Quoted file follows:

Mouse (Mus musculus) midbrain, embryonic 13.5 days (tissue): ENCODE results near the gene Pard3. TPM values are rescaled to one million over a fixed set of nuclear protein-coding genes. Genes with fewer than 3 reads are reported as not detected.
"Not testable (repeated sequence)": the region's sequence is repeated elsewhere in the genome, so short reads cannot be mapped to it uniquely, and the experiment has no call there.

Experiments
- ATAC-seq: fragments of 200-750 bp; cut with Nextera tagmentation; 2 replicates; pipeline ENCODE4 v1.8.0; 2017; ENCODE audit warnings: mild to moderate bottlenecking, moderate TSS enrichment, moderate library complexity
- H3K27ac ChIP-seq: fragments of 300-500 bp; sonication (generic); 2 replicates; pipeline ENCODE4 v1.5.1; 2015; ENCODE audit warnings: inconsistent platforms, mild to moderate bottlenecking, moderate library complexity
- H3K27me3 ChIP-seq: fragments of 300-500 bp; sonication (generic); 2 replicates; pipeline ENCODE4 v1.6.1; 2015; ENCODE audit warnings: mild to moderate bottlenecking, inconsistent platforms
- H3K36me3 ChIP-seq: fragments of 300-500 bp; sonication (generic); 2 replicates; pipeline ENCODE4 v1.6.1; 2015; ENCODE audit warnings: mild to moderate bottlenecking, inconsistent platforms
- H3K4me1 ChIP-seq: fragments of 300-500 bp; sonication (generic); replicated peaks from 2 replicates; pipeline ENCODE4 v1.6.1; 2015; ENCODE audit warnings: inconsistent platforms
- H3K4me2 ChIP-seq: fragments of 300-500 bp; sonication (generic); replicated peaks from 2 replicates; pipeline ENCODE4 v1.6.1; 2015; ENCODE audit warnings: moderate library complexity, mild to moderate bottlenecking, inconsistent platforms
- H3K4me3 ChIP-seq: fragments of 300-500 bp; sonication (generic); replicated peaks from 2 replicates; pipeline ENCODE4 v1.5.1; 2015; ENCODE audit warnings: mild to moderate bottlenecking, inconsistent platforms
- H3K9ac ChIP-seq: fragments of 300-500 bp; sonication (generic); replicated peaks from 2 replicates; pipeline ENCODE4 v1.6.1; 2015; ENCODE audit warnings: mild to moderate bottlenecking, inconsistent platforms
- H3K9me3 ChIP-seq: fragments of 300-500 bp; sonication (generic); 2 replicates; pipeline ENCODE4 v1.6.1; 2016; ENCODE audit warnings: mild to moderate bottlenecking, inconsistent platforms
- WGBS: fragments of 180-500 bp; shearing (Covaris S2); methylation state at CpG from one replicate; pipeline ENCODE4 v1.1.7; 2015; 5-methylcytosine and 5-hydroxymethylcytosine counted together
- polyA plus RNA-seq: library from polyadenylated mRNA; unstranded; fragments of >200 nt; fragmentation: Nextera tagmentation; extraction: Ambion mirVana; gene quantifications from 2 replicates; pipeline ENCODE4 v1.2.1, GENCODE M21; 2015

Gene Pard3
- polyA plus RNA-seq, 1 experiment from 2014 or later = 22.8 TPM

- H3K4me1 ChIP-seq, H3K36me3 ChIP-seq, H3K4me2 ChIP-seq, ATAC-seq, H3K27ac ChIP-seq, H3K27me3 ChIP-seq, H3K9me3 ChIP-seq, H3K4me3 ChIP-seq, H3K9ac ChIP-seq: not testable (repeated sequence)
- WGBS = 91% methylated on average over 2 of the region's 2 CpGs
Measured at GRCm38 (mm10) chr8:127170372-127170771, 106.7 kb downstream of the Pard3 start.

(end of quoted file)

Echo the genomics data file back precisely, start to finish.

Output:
Mouse (Mus musculus) midbrain, embryonic 13.5 days (tissue): ENCODE results near the gene Pard3. TPM values are rescaled to one million over a fixed set of nuclear protein-coding genes. Genes with fewer than 3 reads are reported as not detected.
"Not testable (repeated sequence)": the region's sequence is repeated elsewhere in the genome, so short reads cannot be mapped to it uniquely, and the experiment has no call there.

Experiments
- ATAC-seq: fragments of 200-750 bp; cut with Nextera tagmentation; 2 replicates; pipeline ENCODE4 v1.8.0; 2017; ENCODE audit warnings: mild to moderate bottlenecking, moderate TSS enrichment, moderate library complexity
- H3K27ac ChIP-seq: fragments of 300-500 bp; sonication (generic); 2 replicates; pipeline ENCODE4 v1.5.1; 2015; ENCODE audit warnings: inconsistent platforms, mild to moderate bottlenecking, moderate library complexity
- H3K27me3 ChIP-seq: fragments of 300-500 bp; sonication (generic); 2 replicates; pipeline ENCODE4 v1.6.1; 2015; ENCODE audit warnings: mild to moderate bottlenecking, inconsistent platforms
- H3K36me3 ChIP-seq: fragments of 300-500 bp; sonication (generic); 2 replicates; pipeline ENCODE4 v1.6.1; 2015; ENCODE audit warnings: mild to moderate bottlenecking, inconsistent platforms
- H3K4me1 ChIP-seq: fragments of 300-500 bp; sonication (generic); replicated peaks from 2 replicates; pipeline ENCODE4 v1.6.1; 2015; ENCODE audit warnings: inconsistent platforms
- H3K4me2 ChIP-seq: fragments of 300-500 bp; sonication (generic); replicated peaks from 2 replicates; pipeline ENCODE4 v1.6.1; 2015; ENCODE audit warnings: moderate library complexity, mild to moderate bottlenecking, inconsistent platforms
- H3K4me3 ChIP-seq: fragments of 300-500 bp; sonication (generic); replicated peaks from 2 replicates; pipeline ENCODE4 v1.5.1; 2015; ENCODE audit warnings: mild to moderate bottlenecking, inconsistent platforms
- H3K9ac ChIP-seq: fragments of 300-500 bp; sonication (generic); replicated peaks from 2 replicates; pipeline ENCODE4 v1.6.1; 2015; ENCODE audit warnings: mild to moderate bottlenecking, inconsistent platforms
- H3K9me3 ChIP-seq: fragments of 300-500 bp; sonication (generic); 2 replicates; pipeline ENCODE4 v1.6.1; 2016; ENCODE audit warnings: mild to moderate bottlenecking, inconsistent platforms
- WGBS: fragments of 180-500 bp; shearing (Covaris S2); methylation state at CpG from one replicate; pipeline ENCODE4 v1.1.7; 2015; 5-methylcytosine and 5-hydroxymethylcytosine counted together
- polyA plus RNA-seq: library from polyadenylated mRNA; unstranded; fragments of >200 nt; fragmentation: Nextera tagmentation; extraction: Ambion mirVana; gene quantifications from 2 replicates; pipeline ENCODE4 v1.2.1, GENCODE M21; 2015

Gene Pard3
- polyA plus RNA-seq, 1 experiment from 2014 or later = 22.8 TPM

- H3K4me1 ChIP-seq, H3K36me3 ChIP-seq, H3K4me2 ChIP-seq, ATAC-seq, H3K27ac ChIP-seq, H3K27me3 ChIP-seq, H3K9me3 ChIP-seq, H3K4me3 ChIP-seq, H3K9ac ChIP-seq: not testable (repeated sequence)
- WGBS = 91% methylated on average over 2 of the region's 2 CpGs
Measured at GRCm38 (mm10) chr8:127170372-127170771, 106.7 kb downstream of the Pard3 start.